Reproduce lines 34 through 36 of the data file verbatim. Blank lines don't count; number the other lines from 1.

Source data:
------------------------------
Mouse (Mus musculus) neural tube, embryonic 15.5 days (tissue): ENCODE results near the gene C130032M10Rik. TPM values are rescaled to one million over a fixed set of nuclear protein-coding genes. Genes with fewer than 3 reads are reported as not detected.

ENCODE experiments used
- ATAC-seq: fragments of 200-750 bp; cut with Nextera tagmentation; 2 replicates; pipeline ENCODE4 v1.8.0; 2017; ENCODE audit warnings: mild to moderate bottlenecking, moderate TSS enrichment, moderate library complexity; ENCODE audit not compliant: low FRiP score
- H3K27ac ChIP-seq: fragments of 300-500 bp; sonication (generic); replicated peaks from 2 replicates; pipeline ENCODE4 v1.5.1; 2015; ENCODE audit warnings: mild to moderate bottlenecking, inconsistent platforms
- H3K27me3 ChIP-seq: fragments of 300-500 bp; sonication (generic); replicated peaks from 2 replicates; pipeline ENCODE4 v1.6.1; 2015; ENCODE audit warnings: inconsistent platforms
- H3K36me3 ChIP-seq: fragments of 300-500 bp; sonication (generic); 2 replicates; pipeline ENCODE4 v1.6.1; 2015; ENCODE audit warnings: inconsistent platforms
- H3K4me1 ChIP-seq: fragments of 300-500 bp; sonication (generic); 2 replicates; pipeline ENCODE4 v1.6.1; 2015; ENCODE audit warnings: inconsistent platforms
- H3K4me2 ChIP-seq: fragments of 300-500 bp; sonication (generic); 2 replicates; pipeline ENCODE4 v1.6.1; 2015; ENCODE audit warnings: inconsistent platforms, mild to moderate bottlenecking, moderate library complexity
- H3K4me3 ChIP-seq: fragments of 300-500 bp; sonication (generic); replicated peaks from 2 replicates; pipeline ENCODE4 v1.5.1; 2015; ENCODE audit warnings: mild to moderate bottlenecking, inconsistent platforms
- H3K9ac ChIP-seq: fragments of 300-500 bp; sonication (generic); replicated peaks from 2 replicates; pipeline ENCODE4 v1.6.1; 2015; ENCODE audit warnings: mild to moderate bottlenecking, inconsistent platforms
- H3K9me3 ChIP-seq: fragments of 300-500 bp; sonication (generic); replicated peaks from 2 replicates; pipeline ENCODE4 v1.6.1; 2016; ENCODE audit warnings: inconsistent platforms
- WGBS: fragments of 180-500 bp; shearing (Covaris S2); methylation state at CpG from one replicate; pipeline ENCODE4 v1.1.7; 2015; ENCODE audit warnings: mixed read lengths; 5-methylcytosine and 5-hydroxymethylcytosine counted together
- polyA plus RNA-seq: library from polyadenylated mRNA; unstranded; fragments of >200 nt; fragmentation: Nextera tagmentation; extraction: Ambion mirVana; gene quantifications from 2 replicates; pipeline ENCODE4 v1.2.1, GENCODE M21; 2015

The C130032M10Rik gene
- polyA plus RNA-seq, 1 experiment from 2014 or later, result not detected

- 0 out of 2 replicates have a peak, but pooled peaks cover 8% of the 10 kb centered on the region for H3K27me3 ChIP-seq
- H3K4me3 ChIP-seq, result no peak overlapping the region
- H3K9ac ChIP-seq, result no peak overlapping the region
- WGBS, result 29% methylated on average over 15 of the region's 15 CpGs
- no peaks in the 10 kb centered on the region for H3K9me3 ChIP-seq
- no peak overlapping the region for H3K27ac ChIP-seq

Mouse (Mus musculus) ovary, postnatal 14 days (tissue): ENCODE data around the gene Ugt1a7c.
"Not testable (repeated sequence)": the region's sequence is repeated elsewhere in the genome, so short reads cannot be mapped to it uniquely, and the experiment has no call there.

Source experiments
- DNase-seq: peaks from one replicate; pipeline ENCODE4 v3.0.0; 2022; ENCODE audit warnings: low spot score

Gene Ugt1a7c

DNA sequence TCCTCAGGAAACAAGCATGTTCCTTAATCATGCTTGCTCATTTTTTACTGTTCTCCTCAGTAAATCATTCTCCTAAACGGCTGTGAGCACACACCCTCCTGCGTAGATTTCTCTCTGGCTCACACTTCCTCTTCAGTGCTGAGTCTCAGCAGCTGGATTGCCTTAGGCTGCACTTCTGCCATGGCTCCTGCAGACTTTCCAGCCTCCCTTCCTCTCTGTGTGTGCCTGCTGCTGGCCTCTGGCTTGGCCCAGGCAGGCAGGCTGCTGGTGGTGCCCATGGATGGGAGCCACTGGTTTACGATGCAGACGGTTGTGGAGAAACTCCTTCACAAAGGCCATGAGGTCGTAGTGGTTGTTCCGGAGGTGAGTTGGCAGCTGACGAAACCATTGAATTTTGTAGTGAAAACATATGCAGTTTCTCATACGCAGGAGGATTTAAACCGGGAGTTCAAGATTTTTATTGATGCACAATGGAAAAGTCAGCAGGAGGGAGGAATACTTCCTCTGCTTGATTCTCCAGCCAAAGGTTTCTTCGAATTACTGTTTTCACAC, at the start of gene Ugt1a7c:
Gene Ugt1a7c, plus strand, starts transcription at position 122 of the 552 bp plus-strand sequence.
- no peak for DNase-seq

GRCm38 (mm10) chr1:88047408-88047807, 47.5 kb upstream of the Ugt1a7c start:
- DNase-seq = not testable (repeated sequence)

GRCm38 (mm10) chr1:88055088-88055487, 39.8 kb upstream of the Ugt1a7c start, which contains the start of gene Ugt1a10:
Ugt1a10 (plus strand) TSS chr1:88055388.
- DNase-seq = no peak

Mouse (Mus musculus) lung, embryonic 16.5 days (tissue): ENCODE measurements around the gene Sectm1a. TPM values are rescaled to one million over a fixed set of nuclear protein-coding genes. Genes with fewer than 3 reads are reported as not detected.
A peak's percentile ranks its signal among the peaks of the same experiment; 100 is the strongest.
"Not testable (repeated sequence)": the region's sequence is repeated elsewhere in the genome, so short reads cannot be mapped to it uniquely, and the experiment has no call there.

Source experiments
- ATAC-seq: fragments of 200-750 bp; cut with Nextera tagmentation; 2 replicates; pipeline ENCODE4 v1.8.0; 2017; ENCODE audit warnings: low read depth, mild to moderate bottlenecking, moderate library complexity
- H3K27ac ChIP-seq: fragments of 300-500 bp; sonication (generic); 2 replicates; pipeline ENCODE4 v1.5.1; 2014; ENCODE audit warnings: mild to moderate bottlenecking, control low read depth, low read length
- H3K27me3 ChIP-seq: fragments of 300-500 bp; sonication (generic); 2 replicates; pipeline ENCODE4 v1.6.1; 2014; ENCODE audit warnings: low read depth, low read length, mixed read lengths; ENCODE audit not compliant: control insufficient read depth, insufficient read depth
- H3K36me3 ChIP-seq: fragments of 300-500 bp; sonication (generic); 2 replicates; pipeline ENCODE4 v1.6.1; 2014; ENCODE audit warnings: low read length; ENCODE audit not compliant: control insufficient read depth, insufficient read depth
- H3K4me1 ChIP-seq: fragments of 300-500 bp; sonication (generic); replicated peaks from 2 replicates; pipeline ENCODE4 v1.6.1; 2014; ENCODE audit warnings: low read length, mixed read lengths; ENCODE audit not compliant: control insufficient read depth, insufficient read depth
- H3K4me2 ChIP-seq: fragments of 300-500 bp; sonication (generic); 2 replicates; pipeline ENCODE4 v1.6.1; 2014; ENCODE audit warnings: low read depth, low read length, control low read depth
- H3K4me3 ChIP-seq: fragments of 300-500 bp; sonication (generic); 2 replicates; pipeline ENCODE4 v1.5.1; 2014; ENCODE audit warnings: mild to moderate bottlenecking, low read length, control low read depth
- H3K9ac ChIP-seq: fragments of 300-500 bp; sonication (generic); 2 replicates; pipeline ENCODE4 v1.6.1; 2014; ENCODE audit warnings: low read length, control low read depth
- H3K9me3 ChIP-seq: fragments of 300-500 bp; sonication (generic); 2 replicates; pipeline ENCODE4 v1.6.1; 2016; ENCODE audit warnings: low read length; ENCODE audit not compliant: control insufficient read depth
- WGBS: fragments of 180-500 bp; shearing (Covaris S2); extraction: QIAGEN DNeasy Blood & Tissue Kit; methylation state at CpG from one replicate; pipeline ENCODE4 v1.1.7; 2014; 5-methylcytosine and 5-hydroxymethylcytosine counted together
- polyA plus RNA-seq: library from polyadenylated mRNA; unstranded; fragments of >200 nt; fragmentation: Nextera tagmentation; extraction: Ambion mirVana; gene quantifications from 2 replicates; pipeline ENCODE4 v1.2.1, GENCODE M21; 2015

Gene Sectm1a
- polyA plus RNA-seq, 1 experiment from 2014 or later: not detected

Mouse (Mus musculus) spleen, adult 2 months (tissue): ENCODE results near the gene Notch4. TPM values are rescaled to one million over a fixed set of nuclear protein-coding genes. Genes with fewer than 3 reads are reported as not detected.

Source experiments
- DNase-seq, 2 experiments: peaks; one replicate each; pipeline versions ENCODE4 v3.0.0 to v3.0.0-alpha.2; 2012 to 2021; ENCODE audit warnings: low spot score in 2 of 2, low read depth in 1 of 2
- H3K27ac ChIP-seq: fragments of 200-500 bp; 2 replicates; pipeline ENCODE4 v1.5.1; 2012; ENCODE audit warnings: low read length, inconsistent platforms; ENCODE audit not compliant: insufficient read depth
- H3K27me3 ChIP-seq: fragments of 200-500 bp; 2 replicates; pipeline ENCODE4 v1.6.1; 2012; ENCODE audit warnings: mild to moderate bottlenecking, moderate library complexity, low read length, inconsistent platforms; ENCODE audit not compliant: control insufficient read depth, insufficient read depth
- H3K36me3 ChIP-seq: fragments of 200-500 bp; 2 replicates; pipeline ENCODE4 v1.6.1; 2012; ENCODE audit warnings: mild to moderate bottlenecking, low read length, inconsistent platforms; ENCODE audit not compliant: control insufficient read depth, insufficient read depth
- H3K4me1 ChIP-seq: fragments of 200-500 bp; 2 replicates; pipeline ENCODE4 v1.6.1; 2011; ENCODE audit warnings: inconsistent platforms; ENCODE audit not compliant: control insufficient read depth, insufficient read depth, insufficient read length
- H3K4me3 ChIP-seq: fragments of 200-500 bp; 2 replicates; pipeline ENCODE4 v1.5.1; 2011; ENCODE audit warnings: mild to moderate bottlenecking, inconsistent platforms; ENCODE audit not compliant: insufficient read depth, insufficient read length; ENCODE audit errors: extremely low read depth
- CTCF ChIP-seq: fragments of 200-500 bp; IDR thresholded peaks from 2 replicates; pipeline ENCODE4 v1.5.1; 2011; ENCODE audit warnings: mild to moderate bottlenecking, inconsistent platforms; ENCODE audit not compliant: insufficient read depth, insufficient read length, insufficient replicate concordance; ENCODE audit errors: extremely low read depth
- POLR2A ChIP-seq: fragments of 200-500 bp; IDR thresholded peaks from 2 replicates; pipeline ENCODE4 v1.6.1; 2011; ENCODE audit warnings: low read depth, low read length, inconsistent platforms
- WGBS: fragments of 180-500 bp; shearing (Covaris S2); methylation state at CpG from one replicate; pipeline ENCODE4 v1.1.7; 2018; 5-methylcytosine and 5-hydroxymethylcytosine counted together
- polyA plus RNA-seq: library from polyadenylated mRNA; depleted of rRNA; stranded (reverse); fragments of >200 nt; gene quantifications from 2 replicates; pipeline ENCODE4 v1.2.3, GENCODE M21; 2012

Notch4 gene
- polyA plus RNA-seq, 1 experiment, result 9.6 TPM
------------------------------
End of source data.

- DNase-seq = no peak

Mouse (Mus musculus) lung, embryonic 16.5 days (tissue): ENCODE measurements around the gene Sectm1a. TPM values are rescaled to one million over a fixed set of nuclear protein-coding genes. Genes with fewer than 3 reads are reported as not detected.
A peak's percentile ranks its signal among the peaks of the same experiment; 100 is the strongest.